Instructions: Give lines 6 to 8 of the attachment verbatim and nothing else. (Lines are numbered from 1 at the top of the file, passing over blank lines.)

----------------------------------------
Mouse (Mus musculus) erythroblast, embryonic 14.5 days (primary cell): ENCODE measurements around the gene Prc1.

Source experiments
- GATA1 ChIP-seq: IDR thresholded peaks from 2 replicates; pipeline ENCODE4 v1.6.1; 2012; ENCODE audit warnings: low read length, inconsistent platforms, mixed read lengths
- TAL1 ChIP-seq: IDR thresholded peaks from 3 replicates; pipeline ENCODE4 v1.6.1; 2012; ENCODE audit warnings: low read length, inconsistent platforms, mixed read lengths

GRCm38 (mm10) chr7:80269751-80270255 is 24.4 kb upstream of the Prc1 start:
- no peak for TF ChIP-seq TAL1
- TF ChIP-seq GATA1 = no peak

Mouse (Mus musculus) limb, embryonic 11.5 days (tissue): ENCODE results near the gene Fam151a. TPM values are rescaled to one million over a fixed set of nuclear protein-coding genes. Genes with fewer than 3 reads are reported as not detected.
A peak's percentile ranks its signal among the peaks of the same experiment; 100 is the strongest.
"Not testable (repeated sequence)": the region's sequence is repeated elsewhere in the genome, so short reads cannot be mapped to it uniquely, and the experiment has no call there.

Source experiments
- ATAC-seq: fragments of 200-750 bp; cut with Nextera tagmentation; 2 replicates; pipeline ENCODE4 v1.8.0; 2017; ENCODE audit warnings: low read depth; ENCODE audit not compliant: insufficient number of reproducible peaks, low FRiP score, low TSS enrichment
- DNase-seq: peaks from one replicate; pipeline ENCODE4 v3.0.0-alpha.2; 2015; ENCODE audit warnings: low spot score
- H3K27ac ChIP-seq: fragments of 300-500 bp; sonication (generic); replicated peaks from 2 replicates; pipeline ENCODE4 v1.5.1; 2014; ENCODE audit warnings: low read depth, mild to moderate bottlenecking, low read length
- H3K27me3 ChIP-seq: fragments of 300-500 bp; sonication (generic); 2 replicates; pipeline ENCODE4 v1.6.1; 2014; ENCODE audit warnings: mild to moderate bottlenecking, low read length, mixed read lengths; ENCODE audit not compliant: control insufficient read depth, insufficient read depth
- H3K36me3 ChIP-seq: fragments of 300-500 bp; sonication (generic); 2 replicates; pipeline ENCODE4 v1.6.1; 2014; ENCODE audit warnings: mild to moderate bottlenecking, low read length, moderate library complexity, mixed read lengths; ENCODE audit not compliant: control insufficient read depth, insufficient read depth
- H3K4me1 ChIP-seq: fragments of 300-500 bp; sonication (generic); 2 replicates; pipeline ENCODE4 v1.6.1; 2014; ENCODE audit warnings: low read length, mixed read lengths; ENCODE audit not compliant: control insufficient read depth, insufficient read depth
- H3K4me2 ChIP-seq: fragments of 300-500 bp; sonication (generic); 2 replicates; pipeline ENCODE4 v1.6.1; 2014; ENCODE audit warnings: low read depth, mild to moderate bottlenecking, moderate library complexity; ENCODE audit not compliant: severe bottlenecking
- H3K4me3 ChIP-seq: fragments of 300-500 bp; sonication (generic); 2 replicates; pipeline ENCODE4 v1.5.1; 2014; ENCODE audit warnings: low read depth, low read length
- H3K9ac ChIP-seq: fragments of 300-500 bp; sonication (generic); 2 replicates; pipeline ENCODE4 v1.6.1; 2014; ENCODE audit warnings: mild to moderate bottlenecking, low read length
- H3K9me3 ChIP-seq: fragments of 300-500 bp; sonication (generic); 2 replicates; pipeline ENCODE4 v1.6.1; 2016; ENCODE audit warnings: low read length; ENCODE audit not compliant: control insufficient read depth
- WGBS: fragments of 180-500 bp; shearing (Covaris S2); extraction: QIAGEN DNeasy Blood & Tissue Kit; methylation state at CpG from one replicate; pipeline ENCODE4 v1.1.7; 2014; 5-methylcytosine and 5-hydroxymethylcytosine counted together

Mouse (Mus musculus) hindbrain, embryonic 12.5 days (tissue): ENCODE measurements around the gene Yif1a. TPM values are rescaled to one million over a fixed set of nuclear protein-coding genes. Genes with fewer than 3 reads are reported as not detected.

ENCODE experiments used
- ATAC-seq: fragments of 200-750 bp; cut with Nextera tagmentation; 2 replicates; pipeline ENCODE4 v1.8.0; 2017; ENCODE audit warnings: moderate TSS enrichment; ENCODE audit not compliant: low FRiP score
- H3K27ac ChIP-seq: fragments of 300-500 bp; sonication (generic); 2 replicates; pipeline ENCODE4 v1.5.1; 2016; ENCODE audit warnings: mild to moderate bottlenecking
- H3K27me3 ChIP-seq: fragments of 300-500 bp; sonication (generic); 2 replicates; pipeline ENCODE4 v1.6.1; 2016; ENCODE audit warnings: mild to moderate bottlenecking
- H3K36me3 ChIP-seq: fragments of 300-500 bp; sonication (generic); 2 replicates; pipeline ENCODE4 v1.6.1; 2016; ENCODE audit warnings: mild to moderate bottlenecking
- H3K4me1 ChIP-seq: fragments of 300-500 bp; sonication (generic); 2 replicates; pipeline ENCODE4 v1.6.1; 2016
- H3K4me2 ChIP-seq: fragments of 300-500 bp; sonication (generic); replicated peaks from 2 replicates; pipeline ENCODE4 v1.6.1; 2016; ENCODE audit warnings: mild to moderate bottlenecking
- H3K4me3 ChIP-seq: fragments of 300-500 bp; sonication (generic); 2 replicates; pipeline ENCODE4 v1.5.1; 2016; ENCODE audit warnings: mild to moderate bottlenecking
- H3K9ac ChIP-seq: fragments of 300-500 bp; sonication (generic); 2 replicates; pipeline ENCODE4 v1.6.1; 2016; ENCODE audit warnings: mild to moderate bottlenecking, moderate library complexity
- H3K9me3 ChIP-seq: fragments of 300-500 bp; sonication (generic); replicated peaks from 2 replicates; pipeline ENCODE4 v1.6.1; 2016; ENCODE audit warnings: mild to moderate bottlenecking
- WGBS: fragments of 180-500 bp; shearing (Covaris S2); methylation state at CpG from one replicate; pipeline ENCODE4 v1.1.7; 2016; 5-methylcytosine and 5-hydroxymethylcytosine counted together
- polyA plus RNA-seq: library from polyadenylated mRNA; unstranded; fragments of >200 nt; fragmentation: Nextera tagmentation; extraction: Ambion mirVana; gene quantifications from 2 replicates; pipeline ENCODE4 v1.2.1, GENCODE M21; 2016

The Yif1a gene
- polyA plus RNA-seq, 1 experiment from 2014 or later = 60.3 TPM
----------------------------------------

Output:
- no peak for TF ChIP-seq TAL1
- TF ChIP-seq GATA1 = no peak

Mouse (Mus musculus) limb, embryonic 11.5 days (tissue): ENCODE results near the gene Fam151a. TPM values are rescaled to one million over a fixed set of nuclear protein-coding genes. Genes with fewer than 3 reads are reported as not detected.